Plasma and ionised gases have properties and display behaviours unlike those of the other states, and the transition between them is mostly a matter of nomenclature and subject to interpretation. Based on the surrounding environmental temperature and density, partially ionised or fully ionised forms of plasma may be produced. Neon signs and lightning are examples of partially ionised plasma, while the interior of the Sun is an example of fully ionised plasma, along with the solar corona and stars.
The word plasma comes from Ancient Greekπλάσμα, meaning 'moldable substance' or 'jelly', and describes the behaviour of the ionised atomic nuclei and the electrons within the surrounding region of the plasma. Very simply, each of these nuclei are suspended in a movable sea of electrons. Plasma was first identified in a Crookes tube, and so described by Sir William Crookes in 1879 (he called it "radiant matter"). The nature of this "cathode ray" matter was subsequently identified by British physicist Sir J.J. Thomson in 1897.
The term "plasma" was coined by Irving Langmuir in 1928.Lewi Tonks and Harold Mott-Smith, both of whom worked with Irving Langmuir in the 1920s, recall that Langmuir first used the word "plasma" in analogy with blood. Mott-Smith recalls, in particular, that the transport of electrons from thermionic filaments reminded Langmuir of “the way blood plasma carries red and white corpuscles and germs.”
Langmuir described the plasma he observed as follows:
"Except near the electrodes, where there are sheaths containing very few electrons, the ionised gas contains ions and electrons in about equal numbers so that the resultant space charge is very small. We shall use the name plasma to describe this region containing balanced charges of ions and electrons."
Properties and parameters
Artist's rendition of the Earth's plasma fountain, showing oxygen, helium, and hydrogen ions that gush into space from regions near the Earth's poles. The faint yellow area shown above the north pole represents gas lost from Earth into space; the green area is the aurora borealis, where plasma energy pours back into the atmosphere.
Plasma is an electrically neutral medium of unbound positive and negative particles (i.e. the overall charge of a plasma is roughly zero). Although these particles are unbound, they are not ‘free’ in the sense of not experiencing forces. Moving charged particles generate an electric current within a magnetic field, and any movement of a charged plasma particle affects and is affected by the fields created by the other charges. In turn this governs collective behaviour with many degrees of variation. Three factors define a plasma:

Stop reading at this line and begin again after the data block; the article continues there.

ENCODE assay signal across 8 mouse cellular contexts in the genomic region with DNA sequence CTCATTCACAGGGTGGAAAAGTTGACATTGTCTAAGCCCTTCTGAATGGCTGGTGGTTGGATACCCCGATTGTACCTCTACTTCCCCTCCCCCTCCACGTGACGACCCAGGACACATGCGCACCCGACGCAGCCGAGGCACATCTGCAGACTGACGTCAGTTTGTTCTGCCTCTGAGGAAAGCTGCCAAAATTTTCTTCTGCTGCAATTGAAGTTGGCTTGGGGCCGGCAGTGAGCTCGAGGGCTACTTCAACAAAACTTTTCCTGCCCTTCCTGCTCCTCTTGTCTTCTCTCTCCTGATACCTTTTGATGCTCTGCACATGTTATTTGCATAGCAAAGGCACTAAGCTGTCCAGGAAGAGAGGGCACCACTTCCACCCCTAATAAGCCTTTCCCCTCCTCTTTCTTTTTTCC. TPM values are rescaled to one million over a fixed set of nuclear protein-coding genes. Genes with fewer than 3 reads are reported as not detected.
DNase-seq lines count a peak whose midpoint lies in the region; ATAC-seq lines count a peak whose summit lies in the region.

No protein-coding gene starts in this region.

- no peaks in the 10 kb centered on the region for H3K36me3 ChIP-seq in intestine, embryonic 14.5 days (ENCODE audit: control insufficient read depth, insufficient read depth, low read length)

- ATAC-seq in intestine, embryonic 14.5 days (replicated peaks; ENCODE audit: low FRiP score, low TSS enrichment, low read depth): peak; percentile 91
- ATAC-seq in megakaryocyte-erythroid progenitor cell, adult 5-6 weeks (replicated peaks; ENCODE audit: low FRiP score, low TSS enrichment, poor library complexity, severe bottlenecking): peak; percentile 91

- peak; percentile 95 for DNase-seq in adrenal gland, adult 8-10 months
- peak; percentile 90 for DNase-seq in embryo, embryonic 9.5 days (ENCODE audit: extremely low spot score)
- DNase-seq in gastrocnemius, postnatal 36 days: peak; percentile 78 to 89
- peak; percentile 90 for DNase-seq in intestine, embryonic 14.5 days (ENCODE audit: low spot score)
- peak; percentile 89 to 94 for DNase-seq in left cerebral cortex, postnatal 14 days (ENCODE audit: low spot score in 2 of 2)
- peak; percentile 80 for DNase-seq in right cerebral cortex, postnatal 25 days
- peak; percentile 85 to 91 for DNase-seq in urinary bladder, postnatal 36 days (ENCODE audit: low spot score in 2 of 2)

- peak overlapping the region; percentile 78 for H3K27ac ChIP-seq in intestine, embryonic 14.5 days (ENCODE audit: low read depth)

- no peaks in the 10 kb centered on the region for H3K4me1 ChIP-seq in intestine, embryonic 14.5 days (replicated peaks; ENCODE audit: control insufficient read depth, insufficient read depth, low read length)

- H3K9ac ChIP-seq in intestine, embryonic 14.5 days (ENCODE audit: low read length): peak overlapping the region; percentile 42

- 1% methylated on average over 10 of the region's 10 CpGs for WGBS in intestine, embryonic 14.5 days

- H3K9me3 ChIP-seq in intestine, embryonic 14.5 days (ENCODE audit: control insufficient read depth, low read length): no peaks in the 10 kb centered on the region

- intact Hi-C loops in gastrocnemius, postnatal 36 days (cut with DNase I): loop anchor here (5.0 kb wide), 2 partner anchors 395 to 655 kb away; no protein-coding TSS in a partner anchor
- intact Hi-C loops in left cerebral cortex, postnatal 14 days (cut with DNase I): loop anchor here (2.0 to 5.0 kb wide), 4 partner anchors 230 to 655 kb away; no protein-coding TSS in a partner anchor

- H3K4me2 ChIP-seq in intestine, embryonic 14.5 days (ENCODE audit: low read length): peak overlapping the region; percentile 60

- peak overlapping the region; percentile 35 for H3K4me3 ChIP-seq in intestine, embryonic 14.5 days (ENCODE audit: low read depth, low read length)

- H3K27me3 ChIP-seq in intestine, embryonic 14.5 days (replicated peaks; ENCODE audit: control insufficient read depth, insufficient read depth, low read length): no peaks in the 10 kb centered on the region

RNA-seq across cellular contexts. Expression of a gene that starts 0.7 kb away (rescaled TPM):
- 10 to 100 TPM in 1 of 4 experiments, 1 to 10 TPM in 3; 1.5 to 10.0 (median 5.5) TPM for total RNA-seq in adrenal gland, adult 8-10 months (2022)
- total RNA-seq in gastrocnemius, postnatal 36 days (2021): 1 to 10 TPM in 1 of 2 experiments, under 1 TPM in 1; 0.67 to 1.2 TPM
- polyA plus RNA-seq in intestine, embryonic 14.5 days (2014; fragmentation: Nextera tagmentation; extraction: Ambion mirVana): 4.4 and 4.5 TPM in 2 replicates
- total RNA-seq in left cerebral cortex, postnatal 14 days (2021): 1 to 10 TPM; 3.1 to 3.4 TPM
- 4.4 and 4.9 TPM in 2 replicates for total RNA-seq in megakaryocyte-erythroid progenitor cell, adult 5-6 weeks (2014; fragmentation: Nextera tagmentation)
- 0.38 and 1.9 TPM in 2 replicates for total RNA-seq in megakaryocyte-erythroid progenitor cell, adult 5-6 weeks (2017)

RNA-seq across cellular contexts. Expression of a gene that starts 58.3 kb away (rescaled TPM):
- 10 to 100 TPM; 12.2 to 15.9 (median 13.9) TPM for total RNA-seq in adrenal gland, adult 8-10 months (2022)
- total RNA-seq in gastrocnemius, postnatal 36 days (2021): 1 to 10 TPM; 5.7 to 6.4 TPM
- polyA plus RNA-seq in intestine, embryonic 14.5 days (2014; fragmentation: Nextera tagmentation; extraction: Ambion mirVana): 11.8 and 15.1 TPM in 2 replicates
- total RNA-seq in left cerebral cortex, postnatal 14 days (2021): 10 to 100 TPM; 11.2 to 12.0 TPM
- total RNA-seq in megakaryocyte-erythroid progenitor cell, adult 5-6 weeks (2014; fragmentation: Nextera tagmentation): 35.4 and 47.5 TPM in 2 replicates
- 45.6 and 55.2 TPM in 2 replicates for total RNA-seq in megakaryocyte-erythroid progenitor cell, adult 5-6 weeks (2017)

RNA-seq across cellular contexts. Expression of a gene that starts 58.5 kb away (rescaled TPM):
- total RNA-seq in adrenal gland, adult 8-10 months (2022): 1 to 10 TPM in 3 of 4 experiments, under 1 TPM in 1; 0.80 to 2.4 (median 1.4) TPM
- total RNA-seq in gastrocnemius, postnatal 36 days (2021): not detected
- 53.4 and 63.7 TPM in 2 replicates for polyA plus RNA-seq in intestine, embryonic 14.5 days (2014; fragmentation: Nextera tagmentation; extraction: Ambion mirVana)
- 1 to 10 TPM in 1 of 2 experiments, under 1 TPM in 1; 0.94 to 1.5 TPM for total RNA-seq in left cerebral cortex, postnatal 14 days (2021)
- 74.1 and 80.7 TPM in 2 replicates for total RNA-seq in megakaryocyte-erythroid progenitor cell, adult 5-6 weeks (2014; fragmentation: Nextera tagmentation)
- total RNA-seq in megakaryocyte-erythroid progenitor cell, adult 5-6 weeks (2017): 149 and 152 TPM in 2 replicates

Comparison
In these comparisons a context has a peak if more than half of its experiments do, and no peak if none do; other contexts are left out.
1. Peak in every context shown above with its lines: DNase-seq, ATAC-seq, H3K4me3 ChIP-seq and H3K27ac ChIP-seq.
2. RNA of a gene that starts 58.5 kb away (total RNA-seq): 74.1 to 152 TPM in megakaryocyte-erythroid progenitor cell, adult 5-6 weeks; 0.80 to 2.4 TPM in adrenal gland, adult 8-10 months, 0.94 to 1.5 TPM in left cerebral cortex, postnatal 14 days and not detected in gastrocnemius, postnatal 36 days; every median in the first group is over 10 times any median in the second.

The plasma approximation: The plasma approximation applies when the plasma parameter, Λ, representing the number of charge carriers within a sphere (called the Debye sphere whose radius is the Debye screening length) surrounding a given charged particle, is sufficiently high as to shield the electrostatic influence of the particle outside of the sphere.
Bulk interactions: The Debye screening length (defined above) is short compared to the physical size of the plasma. This criterion means that interactions in the bulk of the plasma are more important than those at its edges, where boundary effects may take place. When this criterion is satisfied, the plasma is quasineutral.
Plasma frequency: The electron plasma frequency (measuring plasma oscillations of the electrons) is large compared to the electron-neutral collision frequency (measuring frequency of collisions between electrons and neutral particles). When this condition is valid, electrostatic interactions dominate over the processes of ordinary gas kinetics.
Plasma temperature is commonly measured in kelvins or electronvolts and is, informally, a measure of the thermal kinetic energy per particle. High temperatures are usually needed to sustain ionisation, which is a defining feature of a plasma. The degree of plasma ionisation is determined by the electron temperature relative to the ionization energy (and more weakly by the density), in a relationship called the Saha equation. At low temperatures, ions and electrons tend to recombine into bound states—atoms—and the plasma will eventually become a gas.
In most cases the electrons are close enough to thermal equilibrium that their temperature is relatively well-defined, even when there is a significant deviation from a Maxwellian energy distribution function, for example, due to UV radiation, energetic particles, or strong electric fields. Because of the large difference in mass, the electrons come to thermodynamic equilibrium amongst themselves much faster than they come into equilibrium with the ions or neutral atoms. For this reason, the ion temperature may be very different from (usually lower than) the electron temperature. This is especially common in weakly ionised technological plasmas, where the ions are often near the ambient temperature.
Fully vs. partially (weakly) ionized gases
For plasma to exist, ionisation is necessary. The term "plasma density" by itself usually refers to the "electron density", that is, the number of free electrons per unit volume. The degree of ionisation of a plasma is the proportion of atoms that have lost or gained electrons, and is controlled by the electron and ion temperatures and electron-ion vs electron-neutral collision frequencies. The degree of ionisation, , is defined as , where is the number density of ions and is the number density of neutral atoms. The electron density is related to this by the average charge state of the ions through , where is the number density of electrons.